The team is joined by GuestKats Mirko Brüß, Rosie Burbidge, Nedim Malovic, Frantzeska Papadopolou, Mathilde Pavis, and Eibhlin Vardy
InternKats: Rose Hughes, Ieva Giedrimaite, and Cecilia Sbrolli
SpecialKats: Verónica Rodríguez Arguijo (TechieKat), Hayleigh Bosher (Book Review Editor), and Tian Lu (Asia Correspondent).

Thursday, 31 August 2006


The Physics and Law Group of the Institute of Physics is holding its AGM on 19 October with Trevor Baylis as the guest speaker. His subject will be Why Invent?

Although the event is directed at members of the Institute of Physics, and in particular the group members, anyone interested in attending the seminar or joining the group can drop the Honorary Secretary, Alex Turnbull, a line at this address.

Full details are available here.


Government copyright blunder reports that the British Governments super-techie decision to use YouTube to disseminate public information videos has hit an obstacle – its own copyright. Searching for the video, named Transformational Government, on YouTube reveals the following legend

This video has been removed at the request of copyright owner COI Television because its content was used without permission

The COI is part of the Cabinet Office, the body responsible for posting the video on YouTube in the first place.

The IPKat says that this does sound a little funny, but if the COI is an independent or quasi-independent body, then COI as copyright owner can object (but then why didn’t the Cabinet Office insist on an assignment of copyright?). The more interesting question is why it objected.


IPKat co-blogmeister Ilanah will be at this year’s ATRIP conference, starting next Monday. If you’re there, do stop and say hello.

Parma (right), venue of the ATRIP conference


Five Golden Rings

The IPKat's excitement at receiving his copy of Sweet & Maxwell's International Sports Law Review is sometimes diminished by (i) discovering how little IP it often contains and (ii) how thin it sometimes is. The just-published issue 3/06, however, is no disappointment to him at all. It's full of pages (a useful technique for keeping subscribers happy if they're paying over £500 a year for just four issues) and - this is the best bit, it's pretty rich in IP too. There's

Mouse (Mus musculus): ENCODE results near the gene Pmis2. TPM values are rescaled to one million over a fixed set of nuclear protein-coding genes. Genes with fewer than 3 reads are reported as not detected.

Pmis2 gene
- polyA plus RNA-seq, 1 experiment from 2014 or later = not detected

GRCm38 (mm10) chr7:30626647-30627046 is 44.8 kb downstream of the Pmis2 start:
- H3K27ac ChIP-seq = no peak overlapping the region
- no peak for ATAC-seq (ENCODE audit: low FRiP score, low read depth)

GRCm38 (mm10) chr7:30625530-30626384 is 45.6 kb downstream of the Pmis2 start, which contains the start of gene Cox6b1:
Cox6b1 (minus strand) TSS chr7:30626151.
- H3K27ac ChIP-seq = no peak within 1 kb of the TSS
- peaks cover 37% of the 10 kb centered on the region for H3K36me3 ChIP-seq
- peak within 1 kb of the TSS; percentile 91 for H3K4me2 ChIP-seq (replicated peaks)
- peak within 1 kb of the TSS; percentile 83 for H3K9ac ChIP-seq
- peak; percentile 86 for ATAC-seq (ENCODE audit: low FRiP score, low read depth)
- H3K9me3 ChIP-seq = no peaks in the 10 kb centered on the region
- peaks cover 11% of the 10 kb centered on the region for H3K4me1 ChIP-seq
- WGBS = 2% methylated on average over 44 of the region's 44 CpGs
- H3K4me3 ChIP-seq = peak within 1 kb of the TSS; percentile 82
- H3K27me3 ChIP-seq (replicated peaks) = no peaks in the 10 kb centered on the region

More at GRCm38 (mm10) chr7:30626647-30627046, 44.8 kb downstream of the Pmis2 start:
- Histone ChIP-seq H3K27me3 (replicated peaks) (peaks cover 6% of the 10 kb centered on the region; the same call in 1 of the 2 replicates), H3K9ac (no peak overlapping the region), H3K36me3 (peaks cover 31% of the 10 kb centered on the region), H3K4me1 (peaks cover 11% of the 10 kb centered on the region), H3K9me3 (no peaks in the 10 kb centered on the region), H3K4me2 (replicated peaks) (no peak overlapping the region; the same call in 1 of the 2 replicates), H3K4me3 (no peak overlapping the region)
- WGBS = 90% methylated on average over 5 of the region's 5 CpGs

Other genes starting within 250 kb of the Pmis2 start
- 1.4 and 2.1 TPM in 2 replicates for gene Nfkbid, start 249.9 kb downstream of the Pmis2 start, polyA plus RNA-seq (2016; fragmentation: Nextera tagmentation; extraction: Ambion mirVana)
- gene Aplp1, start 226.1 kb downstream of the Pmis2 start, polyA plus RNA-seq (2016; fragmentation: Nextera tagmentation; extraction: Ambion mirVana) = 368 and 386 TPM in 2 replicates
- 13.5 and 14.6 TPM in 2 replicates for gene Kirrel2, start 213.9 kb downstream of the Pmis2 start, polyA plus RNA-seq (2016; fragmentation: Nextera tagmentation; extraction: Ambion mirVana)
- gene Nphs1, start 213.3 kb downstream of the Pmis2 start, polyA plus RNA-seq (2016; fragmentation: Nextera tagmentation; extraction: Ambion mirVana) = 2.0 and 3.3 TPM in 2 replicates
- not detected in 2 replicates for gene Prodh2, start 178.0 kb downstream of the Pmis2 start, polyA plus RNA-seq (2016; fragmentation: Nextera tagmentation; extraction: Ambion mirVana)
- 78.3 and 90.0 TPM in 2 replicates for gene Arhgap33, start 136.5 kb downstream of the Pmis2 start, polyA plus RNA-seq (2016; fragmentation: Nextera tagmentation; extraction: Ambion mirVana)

* a long and really well-researched article by London barrister and author Christina Michalos on the development and protection of the Olympic symbol. Christina doesn't just spout pro- or anti- sentiments, but takes the trouble to ask questions like, for example, just why is it that so few states that compete in the Olympics have taken the trouble to sign up to the Nairobi Treaty on Protection of the Olympic Symbol (just 45, so far).

Right: Sweet & Maxwell like to test aspiring contributors rigorously before accepting their work for publication

* the full text of the judgment in the action brought by adidas against the various authorities running the main tennis tournaments in response to their attempts to curb the manner in which adidas uses its three-stripe motif on tennis wear.

Subscription details here

Tuesday, 29 August 2006


CNet reports on, a newly set-up website allowing the public to rewrite a patent's description in laypersons' terms, rate the technical accuracy of a patent, vote on a reasonable royalty value, and divulge information about its availability for licensing. Thus far the site is limited to patents that have already been granted. Members of the public can also make a note of prior art that they feel to be relevant to the patent in question. The site comes at a time when the USPTO has highlighted its intention to establish a peer review mechanism for patents.